D.I.T.s (Disciplinary Intended Trials) are those difficulties that God permits to come our way because we are in disobedience to His will. Through them, God is trying to arrest our attention in order to bring us to repentance. There are scores of examples of D.I.T.s in the Scriptures, and if you know your Bible, you can immediately think of several.
If you are facing a trial, how can you know if it is a S.I.T., M.I.T., or D.I.T.?
S.I.T.s should always be easy to identify. A S.I.T. occurs when you have done something foolish and find yourself suffering the consequences. What should you do? Repent for being so foolish, and then ask the Lord to help you out of the mess you’ve made as quickly as possible. Trust Him until you experience your deliverance and then thank Him. Stated more simply in four easy steps: (1) Repent, (2) Trust, (3) Thank, and (4) Do not repeat previous mistake!
There is an element of M.I.T.s and D.I.T.s in every S.I.T. In God’s sovereign permissive will, we do grow and mature from suffering a S.I.T., which makes every S.I.T. somewhat like a M.I.T. During a S.I.T., the suffering we endure as a consequence of our foolishness has a disciplining effect on our lives, and is therefore somewhat like a D.I.T.
Maybe your trial cannot be labeled a S.I.T. So either it’s a M.I.T. or D.I.T. The difference between the two is that D.I.T.s come as discipline for sin; M.I.T.s can come even when you are completely obedient to God.
If you find yourself in the midst of a D.I.T., then repent and trust God for deliverance. If you find yourself facing a M.I.T., then you don’t need to repent. Just find one of God’s promises that applies to your particular difficulty and trust Him for help or your deliverance, which will always come if you persevere in faith.
A King’s Trials
Let’s look at the life of a man who faced two M.I.T.s and then a D.I.T. His name was Asa, better known as King Asa, once ruler over the nation of Judah.
Asa became king after the death of his father, Abijah, and it is recorded that there was peace during the first ten years of his good rule, something that Judah had not experienced during the corrupt reign of Asa’s father. The Scripture says:
The land was undisturbed for ten years during his days. And Asa did good and right in the sight of the Lord his God, and he removed the foreign altars and high places, tore down the sacred pillars, cut down the Asherim [female idols], and commanded Judah to seek the Lord God of their fathers and to observe the law and the commandment. He also removed the high places and the incense altars from all the cities of Judah. And the kingdom was undisturbed under him. And he built fortified cities in Judah, since the land was undisturbed, and there was no one at war with him during those years, because the Lord had given him rest. For he said to Judah, ‘Let us build these cities and surround them with walls and towers, gates and bars. The land is still ours, because we have sought the Lord our God; we have sought Him, and He has given us rest on every side.” So they built and prospered (2 Chron. 14:1-7).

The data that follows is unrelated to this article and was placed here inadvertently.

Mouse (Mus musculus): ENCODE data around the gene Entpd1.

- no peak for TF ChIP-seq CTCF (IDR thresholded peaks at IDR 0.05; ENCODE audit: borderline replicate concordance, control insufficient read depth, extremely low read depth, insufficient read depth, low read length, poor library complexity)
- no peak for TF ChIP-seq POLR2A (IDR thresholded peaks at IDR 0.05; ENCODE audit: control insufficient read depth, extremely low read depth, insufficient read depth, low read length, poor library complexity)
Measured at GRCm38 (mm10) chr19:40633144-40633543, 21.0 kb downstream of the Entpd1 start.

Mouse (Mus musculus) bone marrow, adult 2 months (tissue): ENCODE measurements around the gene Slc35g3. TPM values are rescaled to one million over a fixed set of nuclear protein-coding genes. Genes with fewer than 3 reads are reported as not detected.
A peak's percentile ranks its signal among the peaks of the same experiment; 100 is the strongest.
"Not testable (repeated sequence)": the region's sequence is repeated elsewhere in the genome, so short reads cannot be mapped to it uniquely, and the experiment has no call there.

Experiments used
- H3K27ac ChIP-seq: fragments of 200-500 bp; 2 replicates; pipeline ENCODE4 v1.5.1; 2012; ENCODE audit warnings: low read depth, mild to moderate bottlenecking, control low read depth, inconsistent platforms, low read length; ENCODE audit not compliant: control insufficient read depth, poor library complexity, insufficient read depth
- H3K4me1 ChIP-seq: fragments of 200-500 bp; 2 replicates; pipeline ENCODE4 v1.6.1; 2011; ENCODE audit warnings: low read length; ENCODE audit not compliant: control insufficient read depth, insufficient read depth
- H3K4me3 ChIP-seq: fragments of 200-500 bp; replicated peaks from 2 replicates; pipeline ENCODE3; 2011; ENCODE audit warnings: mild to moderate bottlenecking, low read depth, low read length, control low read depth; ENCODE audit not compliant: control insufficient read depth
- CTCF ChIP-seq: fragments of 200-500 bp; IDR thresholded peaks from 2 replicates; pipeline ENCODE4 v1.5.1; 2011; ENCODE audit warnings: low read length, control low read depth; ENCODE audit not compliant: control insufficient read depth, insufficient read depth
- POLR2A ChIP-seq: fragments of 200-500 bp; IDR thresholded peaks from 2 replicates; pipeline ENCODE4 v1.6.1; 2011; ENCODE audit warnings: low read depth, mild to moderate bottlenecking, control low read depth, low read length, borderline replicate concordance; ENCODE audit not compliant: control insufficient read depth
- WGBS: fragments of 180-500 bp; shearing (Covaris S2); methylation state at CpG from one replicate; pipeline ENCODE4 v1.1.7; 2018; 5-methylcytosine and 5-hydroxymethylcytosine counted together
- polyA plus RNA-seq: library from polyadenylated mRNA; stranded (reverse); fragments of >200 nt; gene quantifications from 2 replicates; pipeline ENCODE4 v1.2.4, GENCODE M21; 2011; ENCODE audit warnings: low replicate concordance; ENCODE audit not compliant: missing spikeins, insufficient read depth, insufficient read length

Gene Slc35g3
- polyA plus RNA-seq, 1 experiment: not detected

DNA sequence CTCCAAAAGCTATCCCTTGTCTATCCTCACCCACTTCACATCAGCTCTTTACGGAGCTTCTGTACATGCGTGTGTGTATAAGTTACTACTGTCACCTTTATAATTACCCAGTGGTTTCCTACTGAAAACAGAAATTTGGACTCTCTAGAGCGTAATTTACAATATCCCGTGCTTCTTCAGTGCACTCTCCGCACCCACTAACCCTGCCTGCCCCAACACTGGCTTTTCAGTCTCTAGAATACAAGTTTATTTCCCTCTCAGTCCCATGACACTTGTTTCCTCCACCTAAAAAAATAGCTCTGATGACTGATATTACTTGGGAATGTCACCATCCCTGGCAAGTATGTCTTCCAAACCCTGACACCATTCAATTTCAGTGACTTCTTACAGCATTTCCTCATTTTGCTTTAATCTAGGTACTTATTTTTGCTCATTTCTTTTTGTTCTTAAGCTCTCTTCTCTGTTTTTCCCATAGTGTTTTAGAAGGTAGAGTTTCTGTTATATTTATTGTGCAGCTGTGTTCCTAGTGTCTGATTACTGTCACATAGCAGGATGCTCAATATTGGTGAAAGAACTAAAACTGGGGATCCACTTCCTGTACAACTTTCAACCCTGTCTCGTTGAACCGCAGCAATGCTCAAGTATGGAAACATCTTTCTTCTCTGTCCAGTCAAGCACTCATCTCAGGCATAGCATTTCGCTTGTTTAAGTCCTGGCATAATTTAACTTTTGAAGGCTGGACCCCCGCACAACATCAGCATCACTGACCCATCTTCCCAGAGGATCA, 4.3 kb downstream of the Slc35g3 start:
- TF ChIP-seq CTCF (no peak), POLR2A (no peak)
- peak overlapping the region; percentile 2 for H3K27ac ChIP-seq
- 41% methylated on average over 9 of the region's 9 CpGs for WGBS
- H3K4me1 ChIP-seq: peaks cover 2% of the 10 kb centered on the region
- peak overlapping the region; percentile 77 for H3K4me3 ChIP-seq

Notice how many times this passage credited God as the One who was responsible for the peace, and that He had given peace because of the obedience of His people. Judah peacefully prospered for ten wonderful years.
That peace was abruptly shattered, however, during the eleventh year. Zerah the Ethiopian, along with an army of one million men equipped with three hundred chariots, invaded Judah’s territory. Rising to meet the challenge, Asa, with his army of 580,000, went out to meet him.
Judah was outnumbered almost two to one, and faced an army that was technologically superior for its day. Imagine the tactical advantage that a man in a chariot has over a man who stands on his feet. And the Ethiopians had three hundred chariots. Unless there was a miracle, Judah was about to lose half a million of its men and be annexed by Ethiopia.
Believing Brings Blessings
Before the men of Judah went out to battle, Asa prayed:
“Lord, there is no one besides Thee to help in the battle between the powerful and those who have no strength; so help us, O Lord our God, for we trust in Thee, and in Thy name we have come against this multitude. O Lord, Thou art our God; let not man prevail against Thee” (2 Chron. 14:11, emphasis added).
God answered Asa’s prayers and the Scripture says:
The Lord routed the Ethiopians before Asa and before Judah, and the Ethiopians fled....and so many of the Ethiopians fell that they could not recover, for they were shattered before the Lord, and before His army. And they carried away very much plunder. And they destroyed all the cities around Gerar, for the dread of the Lord had fallen on them; and they despoiled all the cities, for there was much plunder in them. They also struck down those who owned livestock, and they carried away large numbers of sheep and camels (2 Chron. 14:12-15).